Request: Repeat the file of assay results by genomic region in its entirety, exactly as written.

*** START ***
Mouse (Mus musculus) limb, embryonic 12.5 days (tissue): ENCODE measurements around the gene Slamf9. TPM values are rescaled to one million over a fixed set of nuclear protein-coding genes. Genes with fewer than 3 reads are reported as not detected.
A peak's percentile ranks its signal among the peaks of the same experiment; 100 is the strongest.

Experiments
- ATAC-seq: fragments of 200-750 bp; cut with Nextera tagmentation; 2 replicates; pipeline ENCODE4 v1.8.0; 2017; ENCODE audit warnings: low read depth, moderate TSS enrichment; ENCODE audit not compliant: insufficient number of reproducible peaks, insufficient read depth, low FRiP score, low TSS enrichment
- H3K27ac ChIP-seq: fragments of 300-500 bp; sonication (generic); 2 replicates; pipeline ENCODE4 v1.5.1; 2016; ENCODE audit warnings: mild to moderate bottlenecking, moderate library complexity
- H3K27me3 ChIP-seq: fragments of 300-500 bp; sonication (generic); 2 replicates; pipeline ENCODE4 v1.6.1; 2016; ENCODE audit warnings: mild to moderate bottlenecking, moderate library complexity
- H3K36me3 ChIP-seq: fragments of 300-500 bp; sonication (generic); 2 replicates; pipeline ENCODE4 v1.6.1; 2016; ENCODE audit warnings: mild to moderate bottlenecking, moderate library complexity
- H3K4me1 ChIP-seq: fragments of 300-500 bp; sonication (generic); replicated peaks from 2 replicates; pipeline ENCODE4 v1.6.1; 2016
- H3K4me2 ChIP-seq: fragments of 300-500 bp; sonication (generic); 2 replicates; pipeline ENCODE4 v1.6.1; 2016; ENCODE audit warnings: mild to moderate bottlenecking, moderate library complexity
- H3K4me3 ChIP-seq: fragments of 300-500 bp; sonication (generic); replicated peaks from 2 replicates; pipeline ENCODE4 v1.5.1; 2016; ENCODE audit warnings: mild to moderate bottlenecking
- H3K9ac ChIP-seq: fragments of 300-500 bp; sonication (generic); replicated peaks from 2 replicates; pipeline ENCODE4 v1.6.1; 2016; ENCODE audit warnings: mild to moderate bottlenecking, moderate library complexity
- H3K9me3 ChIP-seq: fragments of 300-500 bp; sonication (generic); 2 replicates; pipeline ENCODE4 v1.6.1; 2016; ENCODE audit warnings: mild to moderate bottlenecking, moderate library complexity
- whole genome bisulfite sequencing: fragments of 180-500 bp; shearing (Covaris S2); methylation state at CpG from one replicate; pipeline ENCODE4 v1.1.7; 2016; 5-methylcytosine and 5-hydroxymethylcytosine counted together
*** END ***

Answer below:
Mouse (Mus musculus) limb, embryonic 12.5 days (tissue): ENCODE measurements around the gene Slamf9. TPM values are rescaled to one million over a fixed set of nuclear protein-coding genes. Genes with fewer than 3 reads are reported as not detected.
A peak's percentile ranks its signal among the peaks of the same experiment; 100 is the strongest.

Experiments
- ATAC-seq: fragments of 200-750 bp; cut with Nextera tagmentation; 2 replicates; pipeline ENCODE4 v1.8.0; 2017; ENCODE audit warnings: low read depth, moderate TSS enrichment; ENCODE audit not compliant: insufficient number of reproducible peaks, insufficient read depth, low FRiP score, low TSS enrichment
- H3K27ac ChIP-seq: fragments of 300-500 bp; sonication (generic); 2 replicates; pipeline ENCODE4 v1.5.1; 2016; ENCODE audit warnings: mild to moderate bottlenecking, moderate library complexity
- H3K27me3 ChIP-seq: fragments of 300-500 bp; sonication (generic); 2 replicates; pipeline ENCODE4 v1.6.1; 2016; ENCODE audit warnings: mild to moderate bottlenecking, moderate library complexity
- H3K36me3 ChIP-seq: fragments of 300-500 bp; sonication (generic); 2 replicates; pipeline ENCODE4 v1.6.1; 2016; ENCODE audit warnings: mild to moderate bottlenecking, moderate library complexity
- H3K4me1 ChIP-seq: fragments of 300-500 bp; sonication (generic); replicated peaks from 2 replicates; pipeline ENCODE4 v1.6.1; 2016
- H3K4me2 ChIP-seq: fragments of 300-500 bp; sonication (generic); 2 replicates; pipeline ENCODE4 v1.6.1; 2016; ENCODE audit warnings: mild to moderate bottlenecking, moderate library complexity
- H3K4me3 ChIP-seq: fragments of 300-500 bp; sonication (generic); replicated peaks from 2 replicates; pipeline ENCODE4 v1.5.1; 2016; ENCODE audit warnings: mild to moderate bottlenecking
- H3K9ac ChIP-seq: fragments of 300-500 bp; sonication (generic); replicated peaks from 2 replicates; pipeline ENCODE4 v1.6.1; 2016; ENCODE audit warnings: mild to moderate bottlenecking, moderate library complexity
- H3K9me3 ChIP-seq: fragments of 300-500 bp; sonication (generic); 2 replicates; pipeline ENCODE4 v1.6.1; 2016; ENCODE audit warnings: mild to moderate bottlenecking, moderate library complexity
- whole genome bisulfite sequencing: fragments of 180-500 bp; shearing (Covaris S2); methylation state at CpG from one replicate; pipeline ENCODE4 v1.1.7; 2016; 5-methylcytosine and 5-hydroxymethylcytosine counted together